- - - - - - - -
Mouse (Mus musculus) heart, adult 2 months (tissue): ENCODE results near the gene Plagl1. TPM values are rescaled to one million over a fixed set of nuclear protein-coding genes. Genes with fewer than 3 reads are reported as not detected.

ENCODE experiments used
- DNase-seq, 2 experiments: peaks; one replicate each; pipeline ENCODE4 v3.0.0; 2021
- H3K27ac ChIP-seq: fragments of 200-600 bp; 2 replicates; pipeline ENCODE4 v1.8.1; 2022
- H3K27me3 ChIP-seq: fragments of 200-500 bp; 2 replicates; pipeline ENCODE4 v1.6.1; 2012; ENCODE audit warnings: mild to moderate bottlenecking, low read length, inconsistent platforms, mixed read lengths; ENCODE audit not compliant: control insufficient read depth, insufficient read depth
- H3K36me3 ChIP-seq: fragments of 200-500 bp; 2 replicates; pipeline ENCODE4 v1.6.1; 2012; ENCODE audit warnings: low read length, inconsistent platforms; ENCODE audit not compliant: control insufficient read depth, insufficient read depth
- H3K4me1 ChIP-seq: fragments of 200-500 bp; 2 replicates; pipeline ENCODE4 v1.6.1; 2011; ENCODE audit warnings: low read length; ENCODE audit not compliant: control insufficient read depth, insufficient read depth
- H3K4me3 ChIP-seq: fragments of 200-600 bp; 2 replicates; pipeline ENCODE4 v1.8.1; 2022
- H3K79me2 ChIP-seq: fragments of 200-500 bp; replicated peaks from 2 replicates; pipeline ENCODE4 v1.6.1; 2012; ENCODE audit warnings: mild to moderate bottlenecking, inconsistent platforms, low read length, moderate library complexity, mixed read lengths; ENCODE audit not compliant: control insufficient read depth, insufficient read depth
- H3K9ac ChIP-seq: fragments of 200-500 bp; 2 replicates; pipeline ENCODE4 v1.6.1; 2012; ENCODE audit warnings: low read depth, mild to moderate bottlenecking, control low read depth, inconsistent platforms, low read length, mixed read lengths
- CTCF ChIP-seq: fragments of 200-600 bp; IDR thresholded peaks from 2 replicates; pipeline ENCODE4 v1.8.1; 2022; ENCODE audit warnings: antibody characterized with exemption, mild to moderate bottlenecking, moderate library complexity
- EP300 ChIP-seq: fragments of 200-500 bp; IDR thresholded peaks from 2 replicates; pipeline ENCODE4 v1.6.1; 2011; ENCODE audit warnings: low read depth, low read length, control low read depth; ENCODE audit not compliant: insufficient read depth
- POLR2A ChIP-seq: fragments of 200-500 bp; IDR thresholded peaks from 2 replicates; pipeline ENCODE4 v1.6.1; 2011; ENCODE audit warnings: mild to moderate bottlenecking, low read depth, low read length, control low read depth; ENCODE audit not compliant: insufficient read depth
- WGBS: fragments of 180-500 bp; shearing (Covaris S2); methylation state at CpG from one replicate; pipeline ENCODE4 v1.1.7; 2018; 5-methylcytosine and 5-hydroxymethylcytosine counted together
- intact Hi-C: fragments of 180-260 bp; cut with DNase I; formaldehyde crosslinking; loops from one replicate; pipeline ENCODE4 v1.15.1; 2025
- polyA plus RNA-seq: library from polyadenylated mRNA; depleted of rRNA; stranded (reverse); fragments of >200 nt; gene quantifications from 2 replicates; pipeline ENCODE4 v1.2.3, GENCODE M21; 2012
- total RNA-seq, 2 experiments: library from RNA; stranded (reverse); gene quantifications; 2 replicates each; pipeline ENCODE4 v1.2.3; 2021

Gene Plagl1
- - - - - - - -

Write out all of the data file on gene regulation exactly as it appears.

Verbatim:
Mouse (Mus musculus) heart, adult 2 months (tissue): ENCODE results near the gene Plagl1. TPM values are rescaled to one million over a fixed set of nuclear protein-coding genes. Genes with fewer than 3 reads are reported as not detected.

ENCODE experiments used
- DNase-seq, 2 experiments: peaks; one replicate each; pipeline ENCODE4 v3.0.0; 2021
- H3K27ac ChIP-seq: fragments of 200-600 bp; 2 replicates; pipeline ENCODE4 v1.8.1; 2022
- H3K27me3 ChIP-seq: fragments of 200-500 bp; 2 replicates; pipeline ENCODE4 v1.6.1; 2012; ENCODE audit warnings: mild to moderate bottlenecking, low read length, inconsistent platforms, mixed read lengths; ENCODE audit not compliant: control insufficient read depth, insufficient read depth
- H3K36me3 ChIP-seq: fragments of 200-500 bp; 2 replicates; pipeline ENCODE4 v1.6.1; 2012; ENCODE audit warnings: low read length, inconsistent platforms; ENCODE audit not compliant: control insufficient read depth, insufficient read depth
- H3K4me1 ChIP-seq: fragments of 200-500 bp; 2 replicates; pipeline ENCODE4 v1.6.1; 2011; ENCODE audit warnings: low read length; ENCODE audit not compliant: control insufficient read depth, insufficient read depth
- H3K4me3 ChIP-seq: fragments of 200-600 bp; 2 replicates; pipeline ENCODE4 v1.8.1; 2022
- H3K79me2 ChIP-seq: fragments of 200-500 bp; replicated peaks from 2 replicates; pipeline ENCODE4 v1.6.1; 2012; ENCODE audit warnings: mild to moderate bottlenecking, inconsistent platforms, low read length, moderate library complexity, mixed read lengths; ENCODE audit not compliant: control insufficient read depth, insufficient read depth
- H3K9ac ChIP-seq: fragments of 200-500 bp; 2 replicates; pipeline ENCODE4 v1.6.1; 2012; ENCODE audit warnings: low read depth, mild to moderate bottlenecking, control low read depth, inconsistent platforms, low read length, mixed read lengths
- CTCF ChIP-seq: fragments of 200-600 bp; IDR thresholded peaks from 2 replicates; pipeline ENCODE4 v1.8.1; 2022; ENCODE audit warnings: antibody characterized with exemption, mild to moderate bottlenecking, moderate library complexity
- EP300 ChIP-seq: fragments of 200-500 bp; IDR thresholded peaks from 2 replicates; pipeline ENCODE4 v1.6.1; 2011; ENCODE audit warnings: low read depth, low read length, control low read depth; ENCODE audit not compliant: insufficient read depth
- POLR2A ChIP-seq: fragments of 200-500 bp; IDR thresholded peaks from 2 replicates; pipeline ENCODE4 v1.6.1; 2011; ENCODE audit warnings: mild to moderate bottlenecking, low read depth, low read length, control low read depth; ENCODE audit not compliant: insufficient read depth
- WGBS: fragments of 180-500 bp; shearing (Covaris S2); methylation state at CpG from one replicate; pipeline ENCODE4 v1.1.7; 2018; 5-methylcytosine and 5-hydroxymethylcytosine counted together
- intact Hi-C: fragments of 180-260 bp; cut with DNase I; formaldehyde crosslinking; loops from one replicate; pipeline ENCODE4 v1.15.1; 2025
- polyA plus RNA-seq: library from polyadenylated mRNA; depleted of rRNA; stranded (reverse); fragments of >200 nt; gene quantifications from 2 replicates; pipeline ENCODE4 v1.2.3, GENCODE M21; 2012
- total RNA-seq, 2 experiments: library from RNA; stranded (reverse); gene quantifications; 2 replicates each; pipeline ENCODE4 v1.2.3; 2021

Gene Plagl1